Roads to Respect, The Rape Treatment Center, UCLA Santa Monica Medical Center
The Circle Program, N.H.
Lebanon Middle School, N.H.
Parent group – Lincoln, Vt.
Dean’s Roundtable, Nobles and Greenough School, Mass.
NCGS NYSAIS Confernece, N.Y.
The Center for Early Education, West Hollywood, Calif.
Dartmouth Co-op PBRN, Stowe, Vt.
Discussing Sexuality With Our Children, Co-presentations with Dr. Michael Lyons, Vt.


Follow this link to see Cindy’s short video (age-restricted) “Why we don’t teach girls about pleasure” and click here to see the second part.


“I have been in education for twenty years, and your talk was, by far, the greatest one I have ever seen. Thank you so very much for your candor, knowledge, and humor!” – Julie Donahue, Principal of Samuel Morey Elementary School 

“What a high-energy, meaningful and humorous presentation by Cindy Pierce! She shared important information about developing an inner compass, staying true to one’s values, and cultivating supportive and honest friendships in order to make healthy decisions. Our students were engaged because Cindy presented the information through stories that often had the students laughing out loud. After she left, students were asking when she would be back again, which is surely a sign of success. More importantly, the students were talking about her messages regarding being well and ‘feeling enough.’ She was terrific.” – Mary Liscinsky, Dean of Student Life, Loomis Chaffee

“I have been a high school educator for more than twenty years, and the conversations with teenagers about healthy relationships and sexual decision-making have always been difficult. Teachers feel too old and ill-equipped to engage with adolescents on these topics, and so we don’t. Cindy Pierce came to Northfield Mount Hermon and showed us the way. Yes, it’s awkward and so what? Get into the ‘awkward soup,’ as she says and talk to the kids. We have no choice. We either fill the void these kids are feeling on these issues or the media will. Her pitch to faculty and students alike was honest, relevant and laugh-out-loud hilarious. She knows the world that teenagers are living in, and she speaks to them where they are. They are shocked and a little relieved to hear an adult speak with such knowledge and truth about these critical issues in their lives. The dialogue she inspired on our campus is no less awkward, but we are in it together in a new and important way.” – Nicole Hager, Dean of Students, Northfield Mount Herman School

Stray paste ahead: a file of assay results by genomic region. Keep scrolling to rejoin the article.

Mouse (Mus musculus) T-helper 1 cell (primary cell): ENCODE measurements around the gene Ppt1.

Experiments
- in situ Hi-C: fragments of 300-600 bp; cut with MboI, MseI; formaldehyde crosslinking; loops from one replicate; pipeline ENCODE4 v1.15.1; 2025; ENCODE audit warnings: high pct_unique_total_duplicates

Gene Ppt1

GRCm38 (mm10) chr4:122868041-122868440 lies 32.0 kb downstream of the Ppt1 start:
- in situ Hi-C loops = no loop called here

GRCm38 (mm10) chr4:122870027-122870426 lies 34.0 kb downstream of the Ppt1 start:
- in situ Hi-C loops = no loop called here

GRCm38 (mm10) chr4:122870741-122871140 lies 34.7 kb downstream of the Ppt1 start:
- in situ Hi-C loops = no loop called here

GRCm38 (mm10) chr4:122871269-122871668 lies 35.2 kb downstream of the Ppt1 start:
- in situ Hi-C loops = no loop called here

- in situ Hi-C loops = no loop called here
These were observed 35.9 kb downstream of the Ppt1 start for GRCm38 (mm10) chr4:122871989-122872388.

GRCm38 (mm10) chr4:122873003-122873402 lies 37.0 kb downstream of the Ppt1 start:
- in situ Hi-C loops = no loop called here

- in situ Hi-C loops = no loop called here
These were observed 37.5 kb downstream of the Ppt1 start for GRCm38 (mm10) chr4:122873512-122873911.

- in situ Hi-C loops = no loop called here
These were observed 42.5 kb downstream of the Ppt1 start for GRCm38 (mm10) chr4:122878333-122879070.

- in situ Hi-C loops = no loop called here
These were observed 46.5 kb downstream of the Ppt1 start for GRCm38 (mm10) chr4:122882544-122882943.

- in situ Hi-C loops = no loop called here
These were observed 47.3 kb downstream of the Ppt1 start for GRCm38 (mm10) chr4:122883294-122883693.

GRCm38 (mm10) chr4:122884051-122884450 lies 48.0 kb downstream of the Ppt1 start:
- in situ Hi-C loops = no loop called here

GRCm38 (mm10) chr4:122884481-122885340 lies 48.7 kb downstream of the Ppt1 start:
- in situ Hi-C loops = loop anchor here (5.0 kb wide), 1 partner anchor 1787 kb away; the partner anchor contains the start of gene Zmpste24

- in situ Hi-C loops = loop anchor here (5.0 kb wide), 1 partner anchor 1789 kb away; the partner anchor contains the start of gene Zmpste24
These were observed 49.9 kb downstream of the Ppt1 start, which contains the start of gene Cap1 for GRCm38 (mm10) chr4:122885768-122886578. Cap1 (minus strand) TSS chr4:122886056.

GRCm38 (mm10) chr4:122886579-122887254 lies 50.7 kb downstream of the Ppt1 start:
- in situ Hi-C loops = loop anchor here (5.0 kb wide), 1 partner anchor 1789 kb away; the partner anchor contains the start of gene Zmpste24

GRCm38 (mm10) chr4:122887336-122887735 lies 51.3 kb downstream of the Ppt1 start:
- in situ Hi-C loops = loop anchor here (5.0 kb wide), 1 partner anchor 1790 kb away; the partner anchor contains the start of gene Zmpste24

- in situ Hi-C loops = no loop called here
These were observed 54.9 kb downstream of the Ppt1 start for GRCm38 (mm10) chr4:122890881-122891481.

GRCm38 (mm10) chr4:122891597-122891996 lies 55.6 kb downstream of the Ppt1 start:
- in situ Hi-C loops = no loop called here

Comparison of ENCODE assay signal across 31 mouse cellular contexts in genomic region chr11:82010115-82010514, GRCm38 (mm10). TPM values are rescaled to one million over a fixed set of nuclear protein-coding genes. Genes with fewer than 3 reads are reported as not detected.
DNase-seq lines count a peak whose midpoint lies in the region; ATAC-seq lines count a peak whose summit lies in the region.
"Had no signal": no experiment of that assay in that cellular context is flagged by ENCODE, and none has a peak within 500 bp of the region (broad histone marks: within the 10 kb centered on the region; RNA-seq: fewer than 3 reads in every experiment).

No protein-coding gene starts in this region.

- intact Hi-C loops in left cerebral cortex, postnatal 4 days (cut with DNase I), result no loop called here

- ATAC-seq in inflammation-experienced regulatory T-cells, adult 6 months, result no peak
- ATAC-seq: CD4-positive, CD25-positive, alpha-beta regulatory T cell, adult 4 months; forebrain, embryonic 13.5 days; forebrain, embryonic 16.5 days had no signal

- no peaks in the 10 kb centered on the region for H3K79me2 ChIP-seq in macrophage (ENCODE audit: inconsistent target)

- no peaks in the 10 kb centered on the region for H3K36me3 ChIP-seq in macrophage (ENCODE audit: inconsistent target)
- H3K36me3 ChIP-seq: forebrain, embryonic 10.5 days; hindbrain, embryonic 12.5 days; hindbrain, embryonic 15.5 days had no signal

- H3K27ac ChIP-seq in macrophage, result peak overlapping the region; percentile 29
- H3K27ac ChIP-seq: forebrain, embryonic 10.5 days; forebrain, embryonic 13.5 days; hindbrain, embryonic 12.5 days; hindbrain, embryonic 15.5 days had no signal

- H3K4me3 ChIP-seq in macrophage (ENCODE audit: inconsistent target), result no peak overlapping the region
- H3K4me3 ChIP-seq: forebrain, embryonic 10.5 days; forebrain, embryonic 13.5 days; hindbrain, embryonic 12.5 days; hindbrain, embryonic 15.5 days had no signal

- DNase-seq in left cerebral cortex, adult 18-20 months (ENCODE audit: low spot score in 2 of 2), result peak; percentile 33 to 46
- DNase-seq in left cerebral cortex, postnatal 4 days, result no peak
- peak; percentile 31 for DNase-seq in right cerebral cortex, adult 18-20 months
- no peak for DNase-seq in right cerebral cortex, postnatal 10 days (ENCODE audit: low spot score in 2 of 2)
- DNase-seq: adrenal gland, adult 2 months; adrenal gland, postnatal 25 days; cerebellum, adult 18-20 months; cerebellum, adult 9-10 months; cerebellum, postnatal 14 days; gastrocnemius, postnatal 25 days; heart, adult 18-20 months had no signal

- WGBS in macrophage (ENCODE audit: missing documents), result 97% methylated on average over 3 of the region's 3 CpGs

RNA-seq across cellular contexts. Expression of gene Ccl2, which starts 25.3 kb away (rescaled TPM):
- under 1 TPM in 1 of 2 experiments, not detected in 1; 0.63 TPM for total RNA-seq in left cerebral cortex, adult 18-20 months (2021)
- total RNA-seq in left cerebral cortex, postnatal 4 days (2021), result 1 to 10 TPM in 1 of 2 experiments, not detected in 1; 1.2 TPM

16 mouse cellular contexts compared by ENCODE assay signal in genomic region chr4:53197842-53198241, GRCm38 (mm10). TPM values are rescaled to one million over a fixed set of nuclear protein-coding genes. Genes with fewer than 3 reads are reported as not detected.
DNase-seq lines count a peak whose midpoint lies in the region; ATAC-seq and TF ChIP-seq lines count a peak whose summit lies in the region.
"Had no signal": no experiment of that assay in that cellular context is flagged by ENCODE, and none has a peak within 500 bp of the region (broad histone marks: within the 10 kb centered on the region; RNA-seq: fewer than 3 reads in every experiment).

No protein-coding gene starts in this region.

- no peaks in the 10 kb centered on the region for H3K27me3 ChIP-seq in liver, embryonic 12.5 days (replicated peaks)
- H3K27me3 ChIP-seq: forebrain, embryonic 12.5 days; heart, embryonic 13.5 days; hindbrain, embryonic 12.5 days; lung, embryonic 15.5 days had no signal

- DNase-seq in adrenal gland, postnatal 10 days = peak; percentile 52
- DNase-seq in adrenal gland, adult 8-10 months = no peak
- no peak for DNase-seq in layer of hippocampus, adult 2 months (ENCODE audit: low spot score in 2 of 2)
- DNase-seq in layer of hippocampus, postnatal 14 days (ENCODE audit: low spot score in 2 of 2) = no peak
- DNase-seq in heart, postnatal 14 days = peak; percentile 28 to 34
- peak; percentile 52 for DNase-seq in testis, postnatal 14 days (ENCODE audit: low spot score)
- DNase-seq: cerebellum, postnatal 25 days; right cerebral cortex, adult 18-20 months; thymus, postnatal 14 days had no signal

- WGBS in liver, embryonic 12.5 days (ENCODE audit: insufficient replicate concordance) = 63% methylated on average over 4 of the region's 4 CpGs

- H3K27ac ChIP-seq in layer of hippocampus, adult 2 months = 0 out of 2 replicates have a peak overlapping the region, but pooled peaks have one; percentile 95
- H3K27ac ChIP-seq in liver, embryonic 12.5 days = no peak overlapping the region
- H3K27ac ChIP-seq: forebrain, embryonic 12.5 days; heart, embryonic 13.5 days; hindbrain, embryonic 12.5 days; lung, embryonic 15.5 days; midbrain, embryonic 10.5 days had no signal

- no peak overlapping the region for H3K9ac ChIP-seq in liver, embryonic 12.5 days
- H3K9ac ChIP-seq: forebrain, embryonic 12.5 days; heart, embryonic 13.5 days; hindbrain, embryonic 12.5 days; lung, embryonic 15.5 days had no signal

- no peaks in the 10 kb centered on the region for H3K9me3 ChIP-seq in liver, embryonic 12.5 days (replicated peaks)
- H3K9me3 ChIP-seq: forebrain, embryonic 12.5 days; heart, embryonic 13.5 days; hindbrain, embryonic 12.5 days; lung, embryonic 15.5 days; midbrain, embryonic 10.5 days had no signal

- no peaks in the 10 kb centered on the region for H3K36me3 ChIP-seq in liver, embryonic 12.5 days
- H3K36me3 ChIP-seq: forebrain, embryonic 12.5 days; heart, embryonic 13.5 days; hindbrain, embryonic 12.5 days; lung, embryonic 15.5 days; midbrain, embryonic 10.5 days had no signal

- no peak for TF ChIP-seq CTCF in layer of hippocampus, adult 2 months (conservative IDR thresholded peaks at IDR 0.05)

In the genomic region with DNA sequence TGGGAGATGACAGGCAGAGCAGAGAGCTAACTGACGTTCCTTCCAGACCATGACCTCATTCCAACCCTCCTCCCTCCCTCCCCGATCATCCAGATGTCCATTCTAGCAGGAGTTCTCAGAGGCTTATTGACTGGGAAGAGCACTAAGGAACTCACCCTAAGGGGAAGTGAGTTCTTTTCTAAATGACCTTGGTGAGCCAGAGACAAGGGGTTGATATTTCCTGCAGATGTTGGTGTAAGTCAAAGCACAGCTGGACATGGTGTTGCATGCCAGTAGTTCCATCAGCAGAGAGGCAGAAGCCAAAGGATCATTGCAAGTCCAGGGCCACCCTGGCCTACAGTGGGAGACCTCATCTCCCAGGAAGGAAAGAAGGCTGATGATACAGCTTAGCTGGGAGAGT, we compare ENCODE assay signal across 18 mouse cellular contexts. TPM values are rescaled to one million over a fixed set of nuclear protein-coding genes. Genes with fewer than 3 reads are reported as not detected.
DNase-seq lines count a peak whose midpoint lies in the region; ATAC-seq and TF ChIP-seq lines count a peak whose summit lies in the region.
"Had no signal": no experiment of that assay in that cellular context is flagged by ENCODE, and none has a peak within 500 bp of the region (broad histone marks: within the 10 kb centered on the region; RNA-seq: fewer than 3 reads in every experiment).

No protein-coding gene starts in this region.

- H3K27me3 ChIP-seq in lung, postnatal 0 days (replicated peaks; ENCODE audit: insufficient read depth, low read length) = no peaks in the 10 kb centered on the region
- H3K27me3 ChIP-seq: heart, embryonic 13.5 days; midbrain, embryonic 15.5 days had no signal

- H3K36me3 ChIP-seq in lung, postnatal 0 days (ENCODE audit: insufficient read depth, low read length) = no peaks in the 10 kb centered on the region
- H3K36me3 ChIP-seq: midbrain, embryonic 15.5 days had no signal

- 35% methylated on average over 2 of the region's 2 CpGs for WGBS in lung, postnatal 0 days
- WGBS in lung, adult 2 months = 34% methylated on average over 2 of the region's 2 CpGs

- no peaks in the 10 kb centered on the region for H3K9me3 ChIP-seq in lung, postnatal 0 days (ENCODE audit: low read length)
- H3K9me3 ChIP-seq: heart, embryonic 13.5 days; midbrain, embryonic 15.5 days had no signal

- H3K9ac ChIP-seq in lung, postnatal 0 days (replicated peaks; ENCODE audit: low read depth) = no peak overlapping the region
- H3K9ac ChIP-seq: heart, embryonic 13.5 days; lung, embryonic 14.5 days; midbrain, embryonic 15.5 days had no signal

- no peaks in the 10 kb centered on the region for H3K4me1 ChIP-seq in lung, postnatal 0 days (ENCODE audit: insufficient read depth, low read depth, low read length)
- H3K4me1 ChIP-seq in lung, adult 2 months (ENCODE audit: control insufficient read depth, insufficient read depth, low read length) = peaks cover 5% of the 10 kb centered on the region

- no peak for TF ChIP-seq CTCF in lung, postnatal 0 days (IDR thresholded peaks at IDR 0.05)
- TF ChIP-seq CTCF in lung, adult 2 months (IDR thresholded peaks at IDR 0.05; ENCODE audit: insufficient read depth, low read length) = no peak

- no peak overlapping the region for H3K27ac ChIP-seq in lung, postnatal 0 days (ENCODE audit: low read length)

Cindy participated in a Campus Outreach Services webinar in Fall 2019 for for school leaders and parents as part of the COS for hundreds of schools throughout the US and around the world.


Sexploitation by Cindy Pierce


Sexploitation: Helping Kids Develop Healthy Sexuality in a Porn-Driven World

Download a free excerpt of Sexploitation: Helping Kids Develop Healthy Sexuality in a Porn-Driven World.

Order Sexploitation Online

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As surprising as it may be to parents, young people today are immersed in porn culture everywhere they look. Through Internet porn, gaming, social media, and advertising, kids today have a much broader view of social and sexual possibilities, which makes it difficult for them to establish appropriate expectations or to feel adequate in their own sexuality.